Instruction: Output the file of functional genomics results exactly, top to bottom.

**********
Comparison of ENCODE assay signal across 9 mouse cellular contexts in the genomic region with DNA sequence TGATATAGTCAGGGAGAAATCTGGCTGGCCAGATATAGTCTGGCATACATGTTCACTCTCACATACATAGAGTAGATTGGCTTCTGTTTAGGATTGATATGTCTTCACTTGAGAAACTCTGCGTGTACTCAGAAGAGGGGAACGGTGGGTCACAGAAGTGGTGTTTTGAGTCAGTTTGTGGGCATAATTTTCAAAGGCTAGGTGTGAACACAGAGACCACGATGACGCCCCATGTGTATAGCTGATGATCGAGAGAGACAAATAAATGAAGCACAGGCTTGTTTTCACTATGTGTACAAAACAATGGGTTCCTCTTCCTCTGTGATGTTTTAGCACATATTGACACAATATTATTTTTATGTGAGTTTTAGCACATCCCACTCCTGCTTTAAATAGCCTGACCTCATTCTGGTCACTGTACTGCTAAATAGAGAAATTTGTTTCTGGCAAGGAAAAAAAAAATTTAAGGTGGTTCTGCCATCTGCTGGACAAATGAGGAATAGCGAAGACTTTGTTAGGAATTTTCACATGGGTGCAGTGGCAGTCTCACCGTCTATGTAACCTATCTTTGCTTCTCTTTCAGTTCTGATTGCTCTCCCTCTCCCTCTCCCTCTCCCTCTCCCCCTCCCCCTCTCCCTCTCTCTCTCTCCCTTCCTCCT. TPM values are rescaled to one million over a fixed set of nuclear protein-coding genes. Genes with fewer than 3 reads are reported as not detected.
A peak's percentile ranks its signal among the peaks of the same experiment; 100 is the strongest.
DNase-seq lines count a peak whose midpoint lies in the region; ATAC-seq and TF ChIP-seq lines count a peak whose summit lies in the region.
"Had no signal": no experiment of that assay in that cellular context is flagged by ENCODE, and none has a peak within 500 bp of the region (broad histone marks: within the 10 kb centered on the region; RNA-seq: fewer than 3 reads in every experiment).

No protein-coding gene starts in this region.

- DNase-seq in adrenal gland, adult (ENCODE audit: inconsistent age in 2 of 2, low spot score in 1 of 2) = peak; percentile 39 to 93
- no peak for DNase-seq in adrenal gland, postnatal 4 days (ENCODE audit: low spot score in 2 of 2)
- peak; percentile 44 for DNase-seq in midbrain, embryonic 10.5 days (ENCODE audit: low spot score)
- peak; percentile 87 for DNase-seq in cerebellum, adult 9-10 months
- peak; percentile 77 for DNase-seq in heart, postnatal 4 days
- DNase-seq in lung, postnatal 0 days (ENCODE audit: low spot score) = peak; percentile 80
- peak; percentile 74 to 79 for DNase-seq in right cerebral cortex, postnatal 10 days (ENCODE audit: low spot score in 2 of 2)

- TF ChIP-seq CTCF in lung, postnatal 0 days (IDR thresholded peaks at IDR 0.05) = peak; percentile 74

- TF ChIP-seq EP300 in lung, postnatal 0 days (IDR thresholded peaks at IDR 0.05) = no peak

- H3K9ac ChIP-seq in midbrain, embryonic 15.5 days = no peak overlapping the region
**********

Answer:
Comparison of ENCODE assay signal across 9 mouse cellular contexts in the genomic region with DNA sequence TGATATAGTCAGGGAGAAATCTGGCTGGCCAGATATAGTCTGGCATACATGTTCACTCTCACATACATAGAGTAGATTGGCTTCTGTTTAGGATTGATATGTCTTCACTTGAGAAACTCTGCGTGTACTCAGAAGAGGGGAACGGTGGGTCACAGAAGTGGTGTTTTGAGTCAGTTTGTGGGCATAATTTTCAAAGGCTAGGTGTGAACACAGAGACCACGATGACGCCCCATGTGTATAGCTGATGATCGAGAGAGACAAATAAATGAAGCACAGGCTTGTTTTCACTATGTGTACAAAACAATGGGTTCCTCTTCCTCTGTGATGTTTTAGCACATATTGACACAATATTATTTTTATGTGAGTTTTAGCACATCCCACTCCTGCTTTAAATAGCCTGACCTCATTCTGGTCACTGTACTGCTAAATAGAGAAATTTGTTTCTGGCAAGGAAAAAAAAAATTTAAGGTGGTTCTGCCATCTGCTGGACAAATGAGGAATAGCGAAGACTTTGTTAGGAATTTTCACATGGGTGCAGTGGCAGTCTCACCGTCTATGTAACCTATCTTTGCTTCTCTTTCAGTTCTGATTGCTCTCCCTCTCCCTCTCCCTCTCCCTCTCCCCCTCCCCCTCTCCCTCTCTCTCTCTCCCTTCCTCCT. TPM values are rescaled to one million over a fixed set of nuclear protein-coding genes. Genes with fewer than 3 reads are reported as not detected.
A peak's percentile ranks its signal among the peaks of the same experiment; 100 is the strongest.
DNase-seq lines count a peak whose midpoint lies in the region; ATAC-seq and TF ChIP-seq lines count a peak whose summit lies in the region.
"Had no signal": no experiment of that assay in that cellular context is flagged by ENCODE, and none has a peak within 500 bp of the region (broad histone marks: within the 10 kb centered on the region; RNA-seq: fewer than 3 reads in every experiment).

No protein-coding gene starts in this region.

- DNase-seq in adrenal gland, adult (ENCODE audit: inconsistent age in 2 of 2, low spot score in 1 of 2) = peak; percentile 39 to 93
- no peak for DNase-seq in adrenal gland, postnatal 4 days (ENCODE audit: low spot score in 2 of 2)
- peak; percentile 44 for DNase-seq in midbrain, embryonic 10.5 days (ENCODE audit: low spot score)
- peak; percentile 87 for DNase-seq in cerebellum, adult 9-10 months
- peak; percentile 77 for DNase-seq in heart, postnatal 4 days
- DNase-seq in lung, postnatal 0 days (ENCODE audit: low spot score) = peak; percentile 80
- peak; percentile 74 to 79 for DNase-seq in right cerebral cortex, postnatal 10 days (ENCODE audit: low spot score in 2 of 2)

- TF ChIP-seq CTCF in lung, postnatal 0 days (IDR thresholded peaks at IDR 0.05) = peak; percentile 74

- TF ChIP-seq EP300 in lung, postnatal 0 days (IDR thresholded peaks at IDR 0.05) = no peak

- H3K9ac ChIP-seq in midbrain, embryonic 15.5 days = no peak overlapping the region